‘Farcical’: Fund manager slams AMP deal

By James Mitchell
 — 1 minute read

A boutique fund manager has hit out at AMP, claiming the wealth group misrepresented its latest deal with Resolution Life.

In a 1 November letter to AMP’s board of directors, Merlon Capital’s Hamish Carlisle and Neil Margolis expressed their frustration with AMP’s decision to explain itself through the media, rather than with the fund manager directly.

“Thank you for facilitating Mike Wilkins response to our letter dated 27 October 2018; the release of additional information in relation to the AMP portfolio review; and, having David Murray outline the board’s position in relation to some of the issues raised on the ABC’s The Business program,” the letter reads.


We are disappointed the board chose not to engage with us in relation to our requests or even acknowledge that it was in the process of reviewing our letter until after it was publicised in the media,” he said.

Attached to the letter is Merlon’s assessment of the “value destruction” and various valuation multiples contained in the fund manager’s previous correspondence in light of additional AMP disclosures provided to the market.

Merlon said the impact of the additional information is “inconsequential” within the context of the sums involved. The fund manager maintains that the sale of AMP’s businesses to Resolution Wealth represents approximately 0.6-times the embedded value and 6.5-times the historic earnings.

“We acknowledge that AMP has responded to our request and provided the information necessary to reconcile the “0.82-times pro forma embedded value” advertised in the company’s various releases with previously disclosed information. The new disclosures confirm our view that the 0.82-times figure represented was disingenuous and highly misleading,” the letter read.

“Further, the new disclosure that the board knowingly forwent $705 million in franking credit value in considering this transaction causes us great concern. As you know, this value only represented 70 per cent of the face value of franking credits under consideration. The value to AMP’s Australian shareholders is 100 per cent, or just over $1 billion.

The Merlon Capital directors continued: In an act that further undermines our confidence in the board’s understanding of the transaction, you have provided additional disclosures that once again misrepresent its attractiveness. The construct of the “implied price / earnings multiple” of 11-times on slide 3 of your additional background information release is farcical. In particular, we would note that it is not market practice to calculate price / earnings ratios using ‘annualised 6 months’ earnings, and that it is inappropriate to capitalise depressed levels of earnings – for example your ‘implied price / earnings multiple’ reflects an annualised profit margin of only $2 million for the wealth protection business.”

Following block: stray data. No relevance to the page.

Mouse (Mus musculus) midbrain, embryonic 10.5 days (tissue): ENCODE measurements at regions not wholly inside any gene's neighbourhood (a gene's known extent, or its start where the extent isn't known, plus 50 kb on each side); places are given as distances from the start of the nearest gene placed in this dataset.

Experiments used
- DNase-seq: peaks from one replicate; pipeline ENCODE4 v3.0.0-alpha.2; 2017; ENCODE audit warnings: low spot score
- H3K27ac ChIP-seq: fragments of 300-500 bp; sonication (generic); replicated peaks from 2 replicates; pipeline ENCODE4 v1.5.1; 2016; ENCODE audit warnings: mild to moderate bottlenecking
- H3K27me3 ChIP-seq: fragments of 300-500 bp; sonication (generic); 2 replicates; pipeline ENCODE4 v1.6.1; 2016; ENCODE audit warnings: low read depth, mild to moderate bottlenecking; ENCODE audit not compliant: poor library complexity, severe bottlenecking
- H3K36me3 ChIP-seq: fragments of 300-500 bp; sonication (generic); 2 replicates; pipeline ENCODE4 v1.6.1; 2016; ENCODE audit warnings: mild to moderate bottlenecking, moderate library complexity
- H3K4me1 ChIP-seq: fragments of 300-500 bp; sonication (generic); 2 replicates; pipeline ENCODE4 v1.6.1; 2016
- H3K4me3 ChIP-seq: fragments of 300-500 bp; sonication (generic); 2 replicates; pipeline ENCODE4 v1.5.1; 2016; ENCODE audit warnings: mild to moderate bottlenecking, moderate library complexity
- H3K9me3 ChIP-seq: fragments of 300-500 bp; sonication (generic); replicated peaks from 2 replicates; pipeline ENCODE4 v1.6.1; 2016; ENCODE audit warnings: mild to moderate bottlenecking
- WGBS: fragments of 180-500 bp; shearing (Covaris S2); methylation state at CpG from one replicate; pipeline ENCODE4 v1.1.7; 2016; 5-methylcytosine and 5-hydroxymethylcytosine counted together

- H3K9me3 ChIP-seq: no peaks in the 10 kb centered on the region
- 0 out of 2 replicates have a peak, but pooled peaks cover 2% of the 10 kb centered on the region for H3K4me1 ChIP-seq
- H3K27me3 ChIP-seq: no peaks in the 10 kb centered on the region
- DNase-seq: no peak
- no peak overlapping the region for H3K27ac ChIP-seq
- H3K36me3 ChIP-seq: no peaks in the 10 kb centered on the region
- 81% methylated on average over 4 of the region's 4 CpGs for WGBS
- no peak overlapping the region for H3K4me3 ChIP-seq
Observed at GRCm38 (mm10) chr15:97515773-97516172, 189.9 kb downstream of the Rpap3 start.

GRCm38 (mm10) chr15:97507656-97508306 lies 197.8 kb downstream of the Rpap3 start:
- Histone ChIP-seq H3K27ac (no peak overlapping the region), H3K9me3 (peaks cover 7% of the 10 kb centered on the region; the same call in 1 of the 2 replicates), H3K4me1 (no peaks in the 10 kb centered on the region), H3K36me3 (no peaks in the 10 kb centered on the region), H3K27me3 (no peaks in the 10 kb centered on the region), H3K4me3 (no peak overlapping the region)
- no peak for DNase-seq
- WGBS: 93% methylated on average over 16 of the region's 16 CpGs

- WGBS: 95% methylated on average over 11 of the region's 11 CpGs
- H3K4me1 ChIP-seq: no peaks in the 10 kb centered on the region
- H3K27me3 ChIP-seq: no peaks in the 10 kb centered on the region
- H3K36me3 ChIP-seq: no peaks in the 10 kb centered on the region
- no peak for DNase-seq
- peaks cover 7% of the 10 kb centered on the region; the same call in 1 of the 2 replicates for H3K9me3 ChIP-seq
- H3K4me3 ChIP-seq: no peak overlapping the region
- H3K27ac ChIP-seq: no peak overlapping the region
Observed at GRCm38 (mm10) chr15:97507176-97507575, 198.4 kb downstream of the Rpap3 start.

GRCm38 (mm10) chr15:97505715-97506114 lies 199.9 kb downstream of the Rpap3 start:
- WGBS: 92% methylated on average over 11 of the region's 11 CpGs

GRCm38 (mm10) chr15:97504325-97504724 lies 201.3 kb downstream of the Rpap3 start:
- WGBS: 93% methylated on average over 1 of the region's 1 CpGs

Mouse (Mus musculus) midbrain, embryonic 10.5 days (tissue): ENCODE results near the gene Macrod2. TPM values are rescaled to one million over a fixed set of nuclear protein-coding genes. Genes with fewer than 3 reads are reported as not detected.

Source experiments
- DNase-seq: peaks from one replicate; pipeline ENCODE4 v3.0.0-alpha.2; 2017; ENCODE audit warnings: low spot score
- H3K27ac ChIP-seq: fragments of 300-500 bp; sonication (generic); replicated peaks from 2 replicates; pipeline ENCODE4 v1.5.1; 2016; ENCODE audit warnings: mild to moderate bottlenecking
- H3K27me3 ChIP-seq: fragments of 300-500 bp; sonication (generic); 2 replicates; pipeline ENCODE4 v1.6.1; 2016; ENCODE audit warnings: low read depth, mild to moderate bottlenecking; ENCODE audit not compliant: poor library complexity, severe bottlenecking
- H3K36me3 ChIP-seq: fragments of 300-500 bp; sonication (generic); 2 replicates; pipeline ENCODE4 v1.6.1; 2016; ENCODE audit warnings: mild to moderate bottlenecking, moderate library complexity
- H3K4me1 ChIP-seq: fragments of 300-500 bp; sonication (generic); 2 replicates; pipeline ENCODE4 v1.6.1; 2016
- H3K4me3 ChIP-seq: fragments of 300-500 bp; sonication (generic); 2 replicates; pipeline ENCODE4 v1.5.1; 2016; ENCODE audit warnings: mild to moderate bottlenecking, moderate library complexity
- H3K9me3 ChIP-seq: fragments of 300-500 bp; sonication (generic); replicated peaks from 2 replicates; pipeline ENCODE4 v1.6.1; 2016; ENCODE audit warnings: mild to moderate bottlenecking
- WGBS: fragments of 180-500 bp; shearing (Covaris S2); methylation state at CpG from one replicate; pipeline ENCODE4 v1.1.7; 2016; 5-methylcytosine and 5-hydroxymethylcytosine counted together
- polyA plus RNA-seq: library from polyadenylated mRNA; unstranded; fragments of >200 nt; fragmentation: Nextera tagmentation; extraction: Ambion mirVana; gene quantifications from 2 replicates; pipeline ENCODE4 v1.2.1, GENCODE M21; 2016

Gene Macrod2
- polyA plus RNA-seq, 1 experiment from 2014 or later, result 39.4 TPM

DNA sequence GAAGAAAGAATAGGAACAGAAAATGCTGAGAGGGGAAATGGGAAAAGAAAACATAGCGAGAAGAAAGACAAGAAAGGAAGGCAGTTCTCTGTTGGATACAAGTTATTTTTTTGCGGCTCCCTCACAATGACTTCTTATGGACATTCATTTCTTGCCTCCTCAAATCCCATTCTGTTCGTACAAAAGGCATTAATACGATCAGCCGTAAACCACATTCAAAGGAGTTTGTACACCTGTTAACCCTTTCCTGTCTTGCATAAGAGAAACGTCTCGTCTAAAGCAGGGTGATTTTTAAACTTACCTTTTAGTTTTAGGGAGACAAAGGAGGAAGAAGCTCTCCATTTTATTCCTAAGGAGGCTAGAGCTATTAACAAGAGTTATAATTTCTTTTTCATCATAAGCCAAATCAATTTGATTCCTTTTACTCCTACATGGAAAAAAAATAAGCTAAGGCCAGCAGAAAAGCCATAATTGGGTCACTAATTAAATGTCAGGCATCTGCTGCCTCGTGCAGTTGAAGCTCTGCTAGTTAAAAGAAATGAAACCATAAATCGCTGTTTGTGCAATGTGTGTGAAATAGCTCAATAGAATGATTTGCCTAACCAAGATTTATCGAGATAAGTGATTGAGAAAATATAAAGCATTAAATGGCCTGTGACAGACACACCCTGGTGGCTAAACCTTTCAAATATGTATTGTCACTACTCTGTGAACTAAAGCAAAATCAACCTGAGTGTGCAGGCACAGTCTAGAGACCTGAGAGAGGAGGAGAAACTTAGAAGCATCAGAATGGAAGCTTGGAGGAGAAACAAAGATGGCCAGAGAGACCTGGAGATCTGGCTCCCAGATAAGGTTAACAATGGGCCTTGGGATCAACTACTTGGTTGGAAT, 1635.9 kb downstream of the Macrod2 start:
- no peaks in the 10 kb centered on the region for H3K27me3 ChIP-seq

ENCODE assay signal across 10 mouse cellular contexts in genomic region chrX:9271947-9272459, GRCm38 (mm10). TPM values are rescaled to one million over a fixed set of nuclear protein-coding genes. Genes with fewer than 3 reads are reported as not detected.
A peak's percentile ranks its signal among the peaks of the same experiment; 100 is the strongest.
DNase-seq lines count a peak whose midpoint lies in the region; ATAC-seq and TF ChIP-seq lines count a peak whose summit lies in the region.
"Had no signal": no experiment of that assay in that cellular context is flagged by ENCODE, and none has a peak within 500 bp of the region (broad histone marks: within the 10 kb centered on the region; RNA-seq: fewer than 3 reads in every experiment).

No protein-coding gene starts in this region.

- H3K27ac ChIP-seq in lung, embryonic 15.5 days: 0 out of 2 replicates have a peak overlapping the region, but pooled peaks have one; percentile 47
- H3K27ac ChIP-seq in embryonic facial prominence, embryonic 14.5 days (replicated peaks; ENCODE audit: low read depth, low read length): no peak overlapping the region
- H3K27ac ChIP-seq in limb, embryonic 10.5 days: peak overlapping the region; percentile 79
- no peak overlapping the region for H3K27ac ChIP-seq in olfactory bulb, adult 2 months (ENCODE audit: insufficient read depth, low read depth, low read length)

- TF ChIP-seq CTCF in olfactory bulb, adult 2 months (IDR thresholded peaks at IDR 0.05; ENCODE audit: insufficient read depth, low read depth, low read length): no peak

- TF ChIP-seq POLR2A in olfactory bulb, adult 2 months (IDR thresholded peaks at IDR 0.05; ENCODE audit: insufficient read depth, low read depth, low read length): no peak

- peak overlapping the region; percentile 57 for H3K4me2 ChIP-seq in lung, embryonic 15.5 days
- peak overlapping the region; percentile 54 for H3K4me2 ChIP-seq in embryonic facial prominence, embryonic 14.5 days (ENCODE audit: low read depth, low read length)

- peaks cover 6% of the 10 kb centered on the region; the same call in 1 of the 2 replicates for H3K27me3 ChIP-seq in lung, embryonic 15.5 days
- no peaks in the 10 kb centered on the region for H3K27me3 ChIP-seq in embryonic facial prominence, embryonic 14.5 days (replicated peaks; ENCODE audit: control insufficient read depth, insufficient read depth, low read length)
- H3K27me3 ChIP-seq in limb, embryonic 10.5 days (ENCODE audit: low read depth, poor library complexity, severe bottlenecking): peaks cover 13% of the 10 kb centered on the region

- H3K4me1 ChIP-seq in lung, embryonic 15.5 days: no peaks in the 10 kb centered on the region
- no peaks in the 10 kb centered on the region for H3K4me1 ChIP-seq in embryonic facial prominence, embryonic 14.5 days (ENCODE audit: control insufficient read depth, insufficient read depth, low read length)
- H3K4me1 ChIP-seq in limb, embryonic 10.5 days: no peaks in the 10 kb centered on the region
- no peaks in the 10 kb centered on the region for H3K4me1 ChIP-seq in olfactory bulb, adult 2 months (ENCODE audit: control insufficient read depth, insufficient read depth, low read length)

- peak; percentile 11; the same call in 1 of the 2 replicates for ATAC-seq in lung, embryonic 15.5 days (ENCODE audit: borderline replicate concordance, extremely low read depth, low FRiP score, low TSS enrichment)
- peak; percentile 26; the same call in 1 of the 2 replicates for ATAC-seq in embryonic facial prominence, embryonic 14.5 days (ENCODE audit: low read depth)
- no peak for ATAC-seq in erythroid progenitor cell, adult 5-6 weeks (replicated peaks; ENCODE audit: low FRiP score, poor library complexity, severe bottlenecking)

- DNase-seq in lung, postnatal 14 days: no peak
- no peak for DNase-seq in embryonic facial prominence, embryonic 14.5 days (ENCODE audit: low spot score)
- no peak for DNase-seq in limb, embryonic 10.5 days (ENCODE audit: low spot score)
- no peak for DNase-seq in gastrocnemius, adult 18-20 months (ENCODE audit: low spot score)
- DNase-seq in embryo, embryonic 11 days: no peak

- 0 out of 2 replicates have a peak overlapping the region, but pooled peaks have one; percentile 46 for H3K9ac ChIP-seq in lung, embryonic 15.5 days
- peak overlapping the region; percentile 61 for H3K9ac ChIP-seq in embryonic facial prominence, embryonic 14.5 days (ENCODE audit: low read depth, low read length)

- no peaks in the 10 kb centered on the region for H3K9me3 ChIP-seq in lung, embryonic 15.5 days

Merlon Capital said it is “encouraged but sceptical” that within the space of a week AMP has committed to extract $40 million of after tax expenses and replace an additional $65 million in after tax earnings lost as a direct result of the transaction.

“We look forward to hearing more about the various initiatives that will achieve these outcomes,” the fund manager said.

On 25 October, AMP announced the successful completion of its portfolio review including an agreement to divest one of its core businesses.

The group will offload its Australian and New Zealand wealth protection and mature businesses (AMP Life) and reinsure New Zealand retail wealth protection for total proceeds of $3.45 billion.

AMP will sell its Australian and New Zealand wealth protection and mature businesses via a sale to Resolution Life for total cash and non-cash consideration of $3.3 billion. The transaction is expected to complete in 2H 2019; subject to regulatory approvals.

The group also announced a binding agreement with Swiss Re to reinsure New Zealand retail wealth protection, releasing additional capital of up to $150 million to AMP prior to completion of sale; subject to regulatory approvals.

AMP is also looking to divest it’s New Zealand wealth management and advice businesses via initial public offering (IPO) in 2019 subject to market conditions and regulatory approvals.


‘Farcical’: Fund manager slams AMP deal
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